J.C. Scott contributes an article every December reviewing the best wings in Bucks. Here he shares his ventures in making wine and cider.
by guest blogger J.C. Scott,
As a self-proclaimed wine connoisseur who had lived in arguably the best wine making country on the planet – Italy – and arguably the best wine making region in that country – Friuli – I like to think I have some idea of what I’m talking about when it comes to good wine.
One evening at the dinner table, I attempted to compare wine from Italy to wine from California. Then as I opened another bottle, and I became more brilliant in my opinions, I tried to explain to my wife how wine that you get in Italy is not like the Italian wine that ships to us here in the states. “You see? Chemicals and preservatives need to be added to wines entering America. Wine simply doesn’t travel well,” I opined. I decided that night I would enter the world of home wine making.
I began simple; fermenting honey and water with some commercial yeast to create traditional mead. In the fermenting process, the yeast ate the sugar in the honey and the bi-product was alcohol. After a few weeks when the yeast had died off, I had a gallon of mead (yielding about 4 ½ 750ml wine bottles). I considered that a success and I was ready to graduate into making wine. I bought five gallons of organic grape juice, sugar and yeast. I added a little ginger and cinnamon for my own personal flare and a month or so later, I had five gallons of grape juice that tasted like it had alcohol in it. This was not where I wanted to be.
Frustrated but optimistic I stopped at a small home brew shop in Coopersburg, PA. The owner was friendly and a fan of Italian wines. He seemed knowledgeable and I explained what I had been trying to accomplish. “I lived in Northern Italy for years and the climate is not much different than Pennsylvania. Why can’t I make Italian wine here?” His answer changed my direction. “You know? It has nothing to do with the climate. Vineyards in Italy grow their grapes on hillsides that are essentially covered with thousands of years of volcanic ash. Hills here are made with granite slate and stone.” Different soil, different grapes, different juice.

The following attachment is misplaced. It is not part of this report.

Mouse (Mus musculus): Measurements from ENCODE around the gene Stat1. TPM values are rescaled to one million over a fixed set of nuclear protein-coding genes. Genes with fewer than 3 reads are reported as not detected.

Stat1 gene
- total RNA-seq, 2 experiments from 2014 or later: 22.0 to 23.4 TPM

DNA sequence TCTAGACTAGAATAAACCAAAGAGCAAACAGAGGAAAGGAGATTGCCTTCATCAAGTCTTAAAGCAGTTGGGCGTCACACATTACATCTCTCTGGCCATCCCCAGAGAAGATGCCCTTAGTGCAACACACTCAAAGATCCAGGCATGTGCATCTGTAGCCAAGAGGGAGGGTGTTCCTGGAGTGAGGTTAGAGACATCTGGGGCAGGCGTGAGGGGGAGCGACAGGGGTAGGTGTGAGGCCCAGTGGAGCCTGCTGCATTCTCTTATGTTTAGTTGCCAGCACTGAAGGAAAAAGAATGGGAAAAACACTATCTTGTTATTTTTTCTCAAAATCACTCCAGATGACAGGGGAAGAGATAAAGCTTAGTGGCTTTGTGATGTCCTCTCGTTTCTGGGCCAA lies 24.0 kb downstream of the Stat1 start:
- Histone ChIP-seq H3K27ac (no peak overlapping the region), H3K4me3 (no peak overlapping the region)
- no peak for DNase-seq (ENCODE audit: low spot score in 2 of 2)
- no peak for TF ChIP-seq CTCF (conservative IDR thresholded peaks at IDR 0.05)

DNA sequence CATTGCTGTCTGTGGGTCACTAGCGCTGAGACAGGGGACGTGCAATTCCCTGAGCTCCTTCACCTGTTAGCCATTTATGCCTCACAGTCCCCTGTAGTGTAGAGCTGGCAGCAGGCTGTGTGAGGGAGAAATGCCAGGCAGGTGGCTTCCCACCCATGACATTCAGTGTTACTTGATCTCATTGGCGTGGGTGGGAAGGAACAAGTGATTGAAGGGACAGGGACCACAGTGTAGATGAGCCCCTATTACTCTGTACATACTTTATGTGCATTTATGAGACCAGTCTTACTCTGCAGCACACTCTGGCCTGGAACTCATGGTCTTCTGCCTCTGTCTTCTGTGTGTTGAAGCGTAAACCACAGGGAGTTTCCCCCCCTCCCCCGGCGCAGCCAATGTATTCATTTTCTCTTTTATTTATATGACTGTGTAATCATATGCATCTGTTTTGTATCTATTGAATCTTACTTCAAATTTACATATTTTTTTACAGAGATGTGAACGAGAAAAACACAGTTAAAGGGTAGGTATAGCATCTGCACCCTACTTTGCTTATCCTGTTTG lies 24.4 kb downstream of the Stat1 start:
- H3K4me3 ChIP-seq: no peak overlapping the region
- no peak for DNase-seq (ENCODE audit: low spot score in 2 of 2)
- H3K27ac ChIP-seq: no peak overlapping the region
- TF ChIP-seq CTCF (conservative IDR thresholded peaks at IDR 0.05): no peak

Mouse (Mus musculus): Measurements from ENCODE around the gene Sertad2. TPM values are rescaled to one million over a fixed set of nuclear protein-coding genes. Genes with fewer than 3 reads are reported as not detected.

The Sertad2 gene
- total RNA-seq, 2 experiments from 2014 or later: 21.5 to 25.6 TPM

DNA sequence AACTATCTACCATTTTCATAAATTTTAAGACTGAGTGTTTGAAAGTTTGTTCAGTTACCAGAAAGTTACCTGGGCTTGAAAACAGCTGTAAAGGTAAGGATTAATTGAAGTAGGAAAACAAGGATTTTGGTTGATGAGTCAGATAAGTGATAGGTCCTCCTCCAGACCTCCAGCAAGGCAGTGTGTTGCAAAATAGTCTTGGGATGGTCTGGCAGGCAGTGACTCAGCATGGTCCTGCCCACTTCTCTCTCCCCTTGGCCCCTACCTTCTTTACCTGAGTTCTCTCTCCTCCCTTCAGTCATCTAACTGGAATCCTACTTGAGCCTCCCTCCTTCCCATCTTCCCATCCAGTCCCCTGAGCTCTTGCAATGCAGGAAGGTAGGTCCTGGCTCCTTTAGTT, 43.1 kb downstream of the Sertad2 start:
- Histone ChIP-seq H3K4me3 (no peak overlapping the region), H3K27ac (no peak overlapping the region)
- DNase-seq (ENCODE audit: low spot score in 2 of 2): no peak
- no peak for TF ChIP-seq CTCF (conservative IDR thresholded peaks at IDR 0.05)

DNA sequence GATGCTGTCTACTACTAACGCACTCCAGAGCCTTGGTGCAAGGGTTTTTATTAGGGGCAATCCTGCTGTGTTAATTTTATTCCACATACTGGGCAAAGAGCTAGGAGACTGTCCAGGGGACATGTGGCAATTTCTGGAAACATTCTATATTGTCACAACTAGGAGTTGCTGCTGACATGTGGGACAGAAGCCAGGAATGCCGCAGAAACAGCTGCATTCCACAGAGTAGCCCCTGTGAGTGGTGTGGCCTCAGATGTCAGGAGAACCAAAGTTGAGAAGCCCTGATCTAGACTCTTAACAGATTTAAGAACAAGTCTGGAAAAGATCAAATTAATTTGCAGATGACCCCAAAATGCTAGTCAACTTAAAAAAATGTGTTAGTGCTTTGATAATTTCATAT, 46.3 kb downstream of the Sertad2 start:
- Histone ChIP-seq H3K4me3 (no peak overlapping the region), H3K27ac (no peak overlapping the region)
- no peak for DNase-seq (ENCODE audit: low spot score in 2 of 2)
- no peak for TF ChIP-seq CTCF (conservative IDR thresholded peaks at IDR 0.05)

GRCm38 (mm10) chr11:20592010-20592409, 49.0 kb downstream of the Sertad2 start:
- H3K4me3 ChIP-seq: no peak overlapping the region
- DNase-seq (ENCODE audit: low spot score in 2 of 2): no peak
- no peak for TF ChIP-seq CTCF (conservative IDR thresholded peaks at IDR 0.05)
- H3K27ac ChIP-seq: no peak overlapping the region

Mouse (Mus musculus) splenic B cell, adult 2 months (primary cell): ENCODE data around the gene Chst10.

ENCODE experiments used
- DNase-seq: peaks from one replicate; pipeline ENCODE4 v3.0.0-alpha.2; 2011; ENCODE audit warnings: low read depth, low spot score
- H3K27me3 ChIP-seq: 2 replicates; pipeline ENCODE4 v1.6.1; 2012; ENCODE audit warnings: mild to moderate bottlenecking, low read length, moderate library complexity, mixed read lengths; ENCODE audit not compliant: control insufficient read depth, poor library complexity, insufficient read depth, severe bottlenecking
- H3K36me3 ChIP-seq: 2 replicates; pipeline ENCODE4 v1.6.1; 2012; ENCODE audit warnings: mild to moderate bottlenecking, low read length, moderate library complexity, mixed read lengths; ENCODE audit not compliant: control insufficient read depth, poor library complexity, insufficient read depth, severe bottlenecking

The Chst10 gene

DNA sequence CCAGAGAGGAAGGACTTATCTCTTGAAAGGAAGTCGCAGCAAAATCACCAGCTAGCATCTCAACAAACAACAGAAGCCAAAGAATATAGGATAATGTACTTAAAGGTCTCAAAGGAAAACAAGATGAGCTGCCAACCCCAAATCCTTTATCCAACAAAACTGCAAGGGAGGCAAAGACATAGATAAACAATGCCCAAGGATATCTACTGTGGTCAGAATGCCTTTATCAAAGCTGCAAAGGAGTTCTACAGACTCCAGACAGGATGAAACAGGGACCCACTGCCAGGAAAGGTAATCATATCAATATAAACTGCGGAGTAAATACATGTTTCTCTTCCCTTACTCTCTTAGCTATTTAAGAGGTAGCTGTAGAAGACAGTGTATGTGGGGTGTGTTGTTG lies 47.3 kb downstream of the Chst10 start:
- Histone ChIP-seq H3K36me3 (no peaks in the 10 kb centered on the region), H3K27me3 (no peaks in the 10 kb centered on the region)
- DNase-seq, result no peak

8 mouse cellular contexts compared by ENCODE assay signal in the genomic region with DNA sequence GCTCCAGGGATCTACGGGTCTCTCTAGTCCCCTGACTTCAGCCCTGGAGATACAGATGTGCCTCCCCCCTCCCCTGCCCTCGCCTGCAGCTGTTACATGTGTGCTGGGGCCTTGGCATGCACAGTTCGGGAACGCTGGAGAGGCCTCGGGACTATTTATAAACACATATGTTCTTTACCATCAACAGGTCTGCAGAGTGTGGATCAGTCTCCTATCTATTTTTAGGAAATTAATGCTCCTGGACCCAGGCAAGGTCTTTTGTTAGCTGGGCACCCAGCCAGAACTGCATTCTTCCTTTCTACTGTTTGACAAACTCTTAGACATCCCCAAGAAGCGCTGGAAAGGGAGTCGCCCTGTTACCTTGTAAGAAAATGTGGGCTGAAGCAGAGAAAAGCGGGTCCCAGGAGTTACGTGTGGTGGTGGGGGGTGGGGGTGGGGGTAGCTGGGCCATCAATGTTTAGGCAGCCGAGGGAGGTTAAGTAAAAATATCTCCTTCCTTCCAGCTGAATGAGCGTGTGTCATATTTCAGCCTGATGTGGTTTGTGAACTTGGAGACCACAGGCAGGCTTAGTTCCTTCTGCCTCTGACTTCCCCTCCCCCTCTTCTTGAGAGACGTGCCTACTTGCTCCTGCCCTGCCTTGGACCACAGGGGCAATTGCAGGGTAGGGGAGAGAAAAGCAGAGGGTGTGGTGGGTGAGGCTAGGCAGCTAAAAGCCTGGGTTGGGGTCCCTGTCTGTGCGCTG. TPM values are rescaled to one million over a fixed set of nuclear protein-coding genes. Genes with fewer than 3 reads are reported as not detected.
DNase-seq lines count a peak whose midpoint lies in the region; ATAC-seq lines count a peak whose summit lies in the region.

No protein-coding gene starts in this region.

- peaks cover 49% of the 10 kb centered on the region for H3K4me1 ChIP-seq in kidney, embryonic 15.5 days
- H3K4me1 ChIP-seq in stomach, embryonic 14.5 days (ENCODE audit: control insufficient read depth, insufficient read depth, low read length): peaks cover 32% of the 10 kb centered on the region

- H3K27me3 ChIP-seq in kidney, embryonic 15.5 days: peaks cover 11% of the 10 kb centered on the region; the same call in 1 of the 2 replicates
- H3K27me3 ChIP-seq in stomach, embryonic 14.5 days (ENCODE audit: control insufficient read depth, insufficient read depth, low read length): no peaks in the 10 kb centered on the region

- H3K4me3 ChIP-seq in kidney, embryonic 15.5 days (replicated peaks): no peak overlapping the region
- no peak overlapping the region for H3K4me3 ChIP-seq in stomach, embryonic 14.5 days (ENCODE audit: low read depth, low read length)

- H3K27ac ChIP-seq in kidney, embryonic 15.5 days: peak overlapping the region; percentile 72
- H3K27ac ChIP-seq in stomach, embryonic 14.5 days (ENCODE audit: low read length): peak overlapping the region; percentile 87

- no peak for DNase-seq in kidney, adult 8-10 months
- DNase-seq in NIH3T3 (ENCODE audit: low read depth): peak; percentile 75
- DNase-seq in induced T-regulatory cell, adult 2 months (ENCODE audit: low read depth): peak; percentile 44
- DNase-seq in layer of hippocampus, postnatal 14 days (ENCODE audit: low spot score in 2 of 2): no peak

There it was. I needed to learn about what grows well here in Pennsylvania and naturally contains lots of sugar. The answer was apples. I was going to start making cider. Cider was the drink of choice in early America, for the same reason wine was the drink of choice in Italy. The ingredients grow in abundance and variety, and they ferment very easily.
There is a little more to cider than simply squishing some apples to get the juice and letting the juice ferment. There are many different varieties of apples, from the Ashmead Kernal loaded with sweetness, Kingston Blacks, with their bitterness, to those annoying crab apples loaded with tart, and everything in between. With so many different varieties of apples there are also many faithfully guarded cider recipes. Go to any orchard that sells their own cider and ask them what types of apples they use. You’ll either get a laugh or sent out the door. Either way, you can bet you won’t be leaving with a recipe. Local orchards take great pride in their cider recipes and for good reason. The best orchards have spent years mastering their balance of sweet and tart. I acknowledged that I was not going to plant my own orchard and to make cider I would need to start with a base; I needed to find ‘the juice’.
The next few months I learned a lot about apple growing seasons and when fresh cider was produced. I sampled many blends from orchards around Pennsylvania and New Jersey, until I found a personal favorite – Uncle Pappy’s Orchard & Lisa’s Kitchen on Cassel Road in Coopersburg. Their blend was perfect. It was local and there was absolutely nothing else in the gallon container but their cider/juice blend. Moreover, they support a local bee-keeper and have pounds of raw honey dotted throughout the store. I decided to start a test batch.